U.N. finds wide consensus on Syria in General Assembly, but remains powerless as war worsens

United Nations envoy to Syria Lakhdar Brahimi walks off stage after addressing the U.N. General Assembly, Sept. 4, 2012. Spencer Platt/Getty Images

Lakhdar Brahimi walks off stage after addressing the U.N. General Assembly
United Nations envoy to Syria Lakhdar Brahimi walks off stage after addressing the U.N. General Assembly, Sept. 4, 2012.
Getty

(CBS News) UNITED NATIONS - With "acrimonious fault lines" between members blocking action by the United Nations Security Council on Syria's escalating civil war, as a senior European diplomat put it to CBS News, the General Assembly came together Tuesday - for the second time - to shine a light on the issue and try to present a more unified front.

Diplomats accused both President Bashar Assad's government and the opposition of violating human rights. They pointed to the recent report that more than 100,000 Syrians fled their country in August alone. They called on nations to meet the appeals for humanitarian aid.

In the end, however, and with great frustration, they threw up their hands. There is, after all, not much that the General Assembly can do.

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The U.N.'s hopes for diplomacy now rest with seasoned Algerian diplomat Lakhdar Brahimi, the global body's new envoy to Syria, who has taken over Kofi Annan's role as negotiator-in-chief after the former U.N. secretary-general quit the position having accomplished little.

"The destruction is reaching catastrophic proportions," Brahimi told the General Assembly's 193 member nations. "The support of the international community is indispensable and very urgent."

Brahimi's pleas came two days after he told the BBC that his mission was "nearly impossible," comparing it to standing in front of a brick wall and looking for tiny cracks - a loosely veiled reference to the "acrimonious fault lines" between the U.S. and other nations which believe Assad has lost all credibility as a leader, and Russia and China, which continue to block any external intervention - be it military or via further sanctions.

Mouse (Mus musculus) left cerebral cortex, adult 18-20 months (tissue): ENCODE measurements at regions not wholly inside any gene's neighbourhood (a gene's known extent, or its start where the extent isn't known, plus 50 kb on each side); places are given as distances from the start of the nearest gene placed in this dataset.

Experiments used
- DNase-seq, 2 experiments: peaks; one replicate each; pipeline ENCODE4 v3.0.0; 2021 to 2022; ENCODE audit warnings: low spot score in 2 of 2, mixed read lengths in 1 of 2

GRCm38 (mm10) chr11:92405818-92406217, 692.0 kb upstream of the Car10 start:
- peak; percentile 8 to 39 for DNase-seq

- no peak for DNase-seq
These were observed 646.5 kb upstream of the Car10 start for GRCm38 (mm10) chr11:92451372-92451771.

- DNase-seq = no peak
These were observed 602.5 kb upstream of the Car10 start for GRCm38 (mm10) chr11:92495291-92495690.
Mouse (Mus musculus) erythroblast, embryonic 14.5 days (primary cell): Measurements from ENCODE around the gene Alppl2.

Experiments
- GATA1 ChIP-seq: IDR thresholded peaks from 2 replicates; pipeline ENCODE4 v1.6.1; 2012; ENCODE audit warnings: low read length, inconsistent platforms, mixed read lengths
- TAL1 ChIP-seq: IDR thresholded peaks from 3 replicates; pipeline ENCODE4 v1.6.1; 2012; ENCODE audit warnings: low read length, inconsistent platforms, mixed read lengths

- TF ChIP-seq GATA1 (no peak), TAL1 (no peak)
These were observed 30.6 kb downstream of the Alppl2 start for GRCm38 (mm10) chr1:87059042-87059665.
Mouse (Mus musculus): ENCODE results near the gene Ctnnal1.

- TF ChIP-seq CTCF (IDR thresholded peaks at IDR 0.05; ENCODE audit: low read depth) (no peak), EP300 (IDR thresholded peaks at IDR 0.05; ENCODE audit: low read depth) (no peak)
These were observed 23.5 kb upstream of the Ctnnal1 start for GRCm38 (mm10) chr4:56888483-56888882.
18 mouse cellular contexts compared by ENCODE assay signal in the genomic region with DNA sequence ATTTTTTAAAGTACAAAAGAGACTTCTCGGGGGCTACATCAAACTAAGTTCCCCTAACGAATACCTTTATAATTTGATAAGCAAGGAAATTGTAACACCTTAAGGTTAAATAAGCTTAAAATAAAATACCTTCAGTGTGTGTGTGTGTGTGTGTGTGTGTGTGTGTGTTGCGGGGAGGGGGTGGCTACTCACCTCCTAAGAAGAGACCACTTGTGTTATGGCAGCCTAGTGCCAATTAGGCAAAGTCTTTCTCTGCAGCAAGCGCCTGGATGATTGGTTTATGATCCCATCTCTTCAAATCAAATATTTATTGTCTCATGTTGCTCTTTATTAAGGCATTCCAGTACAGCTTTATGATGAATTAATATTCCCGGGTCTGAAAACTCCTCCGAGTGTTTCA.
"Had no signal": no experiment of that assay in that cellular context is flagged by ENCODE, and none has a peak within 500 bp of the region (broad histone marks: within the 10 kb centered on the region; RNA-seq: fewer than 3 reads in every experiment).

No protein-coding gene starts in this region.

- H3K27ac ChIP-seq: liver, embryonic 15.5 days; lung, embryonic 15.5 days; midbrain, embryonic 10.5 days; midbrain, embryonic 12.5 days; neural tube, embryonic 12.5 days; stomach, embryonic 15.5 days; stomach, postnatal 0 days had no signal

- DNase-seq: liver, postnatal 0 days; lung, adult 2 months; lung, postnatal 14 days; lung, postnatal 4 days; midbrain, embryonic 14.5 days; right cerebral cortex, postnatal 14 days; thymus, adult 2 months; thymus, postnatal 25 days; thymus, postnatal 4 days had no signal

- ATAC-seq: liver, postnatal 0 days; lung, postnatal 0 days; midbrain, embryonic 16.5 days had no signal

"As we gather in this great assembly today, millions of Syrians remain in a state of huge uncertainty, fear and death in their own country," said current General Assembly President Nassir Abdulaziz Al-Nasser of Qatar. "U.N. agencies now estimate that some 2.5 million Syrians are in urgent need of humanitarian assistance."

In light of the stalemate in the Security Council, Al-Nasser beseeched the General Assembly to take action.

"The Charter places a responsibility on the General Assembly to take steps, where necessary, to promote and ensure international peace and security. This has become all the more necessary because of a deadlock and lack of unity in the Security Council."

U.N. Secretary-General Ban Ki-Moon, meanwhile, said "regional leaders have a key role to play in creating the conditions conducive to a solution."

His remarks came as The New York Times reported that, according to U.S. officials, Iran has resumed flying military equipment to the isolated Syrian regime via Iraq's airspace - shipments which would violate U.N. sanctions already in place. Iraq has demanded the U.S. government provide proof of the shipments, saying the Iranians have told them the flights are carrying food and other humanitarian supplies.

"It is the time for the international community to close ranks and to send a united message to the Syrian parties to walk back from their military approach and to embrace the only path to bring about an end to the violence and a sustainable peaceful solution through an inclusive political process," said Algeria's U.N. ambassador Mourad Benmehidi.

If presenting a more united voice on the Syrian crisis was the goalpost for the General Assembly, then it did its part on Tuesday.

But the overwhelming majority view of the 193 nations will do nothing to alter the deadlock in the Security Council, or to improve the outlook for the thousands of Syrians suffering a brutal civil war.

This story was written by CBS News foreign affairs analyst Pamela Falk, edited by CBSNews.com foreign editor Tucker Reals
  • Pamela Falk

    Pamela Falk is CBS News Foreign Affairs Analyst and an international lawyer, based at the United Nations.

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